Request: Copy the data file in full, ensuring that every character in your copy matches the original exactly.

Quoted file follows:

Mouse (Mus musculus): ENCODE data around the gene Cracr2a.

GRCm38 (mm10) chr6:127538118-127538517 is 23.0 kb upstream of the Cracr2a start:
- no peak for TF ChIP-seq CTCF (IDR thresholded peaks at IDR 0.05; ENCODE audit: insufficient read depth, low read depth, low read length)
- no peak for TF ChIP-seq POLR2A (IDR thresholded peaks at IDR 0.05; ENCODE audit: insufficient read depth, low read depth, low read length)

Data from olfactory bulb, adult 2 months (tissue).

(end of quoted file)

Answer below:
Mouse (Mus musculus): ENCODE data around the gene Cracr2a.

GRCm38 (mm10) chr6:127538118-127538517 is 23.0 kb upstream of the Cracr2a start:
- no peak for TF ChIP-seq CTCF (IDR thresholded peaks at IDR 0.05; ENCODE audit: insufficient read depth, low read depth, low read length)
- no peak for TF ChIP-seq POLR2A (IDR thresholded peaks at IDR 0.05; ENCODE audit: insufficient read depth, low read depth, low read length)

Data from olfactory bulb, adult 2 months (tissue).